One possible way to interpret (if not decisively decode) the gender and sexual ambiguities of the character played by Pearce here is to read it in the context of other roles he has played. In performance studies, the ability of an actor playing a given role to quote or otherwise evoke prior roles in other productions is a phenomenon called “ghosting.” For instance, in my Battlestar Galactica article I discuss how the Commander character played by Edward James Olmos ironically “ghosts” his previous role in Blade Runner: the irony obtains in the fact that both characters, in the course of their respective productions’ plots, become suspected of being not human but androids, or “replicants.” Part of the irony then is how the recurrence of the same actor in these successive roles enacts a repetition that augments each role’s suspicion of being a replicant, a copy.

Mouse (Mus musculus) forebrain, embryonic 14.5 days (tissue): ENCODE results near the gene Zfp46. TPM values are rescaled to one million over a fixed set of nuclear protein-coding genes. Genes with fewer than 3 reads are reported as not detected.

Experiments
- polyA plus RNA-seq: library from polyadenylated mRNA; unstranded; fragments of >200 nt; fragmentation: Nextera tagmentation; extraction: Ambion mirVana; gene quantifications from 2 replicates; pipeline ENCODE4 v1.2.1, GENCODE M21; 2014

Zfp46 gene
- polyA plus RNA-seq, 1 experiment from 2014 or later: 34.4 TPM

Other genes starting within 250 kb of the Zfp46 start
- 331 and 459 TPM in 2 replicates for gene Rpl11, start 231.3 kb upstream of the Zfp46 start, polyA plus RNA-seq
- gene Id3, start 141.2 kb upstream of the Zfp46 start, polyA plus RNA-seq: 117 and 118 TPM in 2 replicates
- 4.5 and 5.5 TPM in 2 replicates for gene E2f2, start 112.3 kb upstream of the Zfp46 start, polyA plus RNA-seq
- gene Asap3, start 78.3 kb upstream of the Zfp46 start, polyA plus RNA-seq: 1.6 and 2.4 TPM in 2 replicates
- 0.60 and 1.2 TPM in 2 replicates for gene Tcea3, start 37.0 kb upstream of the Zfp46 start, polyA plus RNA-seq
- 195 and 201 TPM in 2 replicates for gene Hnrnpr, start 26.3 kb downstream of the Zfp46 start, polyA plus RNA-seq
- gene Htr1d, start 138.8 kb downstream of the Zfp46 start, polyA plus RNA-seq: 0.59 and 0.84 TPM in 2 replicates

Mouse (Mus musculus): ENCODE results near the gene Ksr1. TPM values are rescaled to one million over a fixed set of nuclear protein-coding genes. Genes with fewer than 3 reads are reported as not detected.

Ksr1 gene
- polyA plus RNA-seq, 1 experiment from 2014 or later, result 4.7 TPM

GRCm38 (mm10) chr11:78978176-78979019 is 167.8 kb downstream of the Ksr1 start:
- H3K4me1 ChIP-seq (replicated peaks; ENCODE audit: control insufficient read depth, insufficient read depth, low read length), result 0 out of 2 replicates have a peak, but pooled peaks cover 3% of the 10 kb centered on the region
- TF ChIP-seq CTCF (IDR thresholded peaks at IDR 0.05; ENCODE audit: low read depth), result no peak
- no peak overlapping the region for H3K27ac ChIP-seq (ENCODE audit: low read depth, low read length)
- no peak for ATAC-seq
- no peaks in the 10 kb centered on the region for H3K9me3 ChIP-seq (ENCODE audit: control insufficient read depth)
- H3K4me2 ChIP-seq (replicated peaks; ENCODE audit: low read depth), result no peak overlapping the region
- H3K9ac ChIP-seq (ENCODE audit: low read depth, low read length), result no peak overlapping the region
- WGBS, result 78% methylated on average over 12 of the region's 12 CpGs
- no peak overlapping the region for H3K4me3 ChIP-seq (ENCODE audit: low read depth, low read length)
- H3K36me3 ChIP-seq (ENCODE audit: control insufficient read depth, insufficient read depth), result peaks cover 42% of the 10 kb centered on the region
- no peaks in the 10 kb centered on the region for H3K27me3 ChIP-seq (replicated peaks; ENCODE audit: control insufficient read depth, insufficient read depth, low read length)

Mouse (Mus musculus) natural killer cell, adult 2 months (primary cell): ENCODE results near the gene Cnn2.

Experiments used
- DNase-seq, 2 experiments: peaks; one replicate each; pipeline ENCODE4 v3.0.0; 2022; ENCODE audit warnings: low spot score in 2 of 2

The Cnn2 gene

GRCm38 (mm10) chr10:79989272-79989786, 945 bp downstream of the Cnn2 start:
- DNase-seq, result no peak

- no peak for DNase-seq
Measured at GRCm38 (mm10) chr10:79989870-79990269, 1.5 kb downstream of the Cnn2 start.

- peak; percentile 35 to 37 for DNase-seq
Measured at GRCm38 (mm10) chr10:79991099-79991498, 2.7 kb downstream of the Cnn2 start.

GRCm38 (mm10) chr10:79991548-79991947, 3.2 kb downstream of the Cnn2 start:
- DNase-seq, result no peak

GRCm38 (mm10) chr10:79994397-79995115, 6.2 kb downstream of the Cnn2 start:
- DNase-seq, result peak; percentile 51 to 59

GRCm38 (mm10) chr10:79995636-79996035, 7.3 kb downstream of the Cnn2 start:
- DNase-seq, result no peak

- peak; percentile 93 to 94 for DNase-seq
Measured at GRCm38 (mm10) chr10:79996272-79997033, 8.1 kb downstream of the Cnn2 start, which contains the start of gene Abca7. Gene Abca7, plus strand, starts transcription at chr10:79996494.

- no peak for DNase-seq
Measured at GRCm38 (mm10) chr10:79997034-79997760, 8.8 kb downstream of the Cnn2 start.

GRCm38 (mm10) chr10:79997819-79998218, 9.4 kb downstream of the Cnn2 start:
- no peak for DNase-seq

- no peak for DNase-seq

I’m not thoroughly acquainted with all Pearce’s prior roles, but two that occur to me in the context of your analysis are those which he played for Cave’s prior screenplay, Charlie Burns in The Proposition, and for a much earlier film: Felicia Jollygoodfellow in Priscilla Queen of the Desert (1994). He also played a role in LA Confidential (1997), a movie that, I dimly recall, involved homosocial and gay themes, though I think these were concentrated in the Kevin Spacey character. Then again, in The Road (2009), Pearce plays a folksy family man – you know, the kind defined by not being a cannibal.
This is a reproduction of a post from September 9th 2012 on my blog at https://landing.athabascau.ca/profile/sarahma108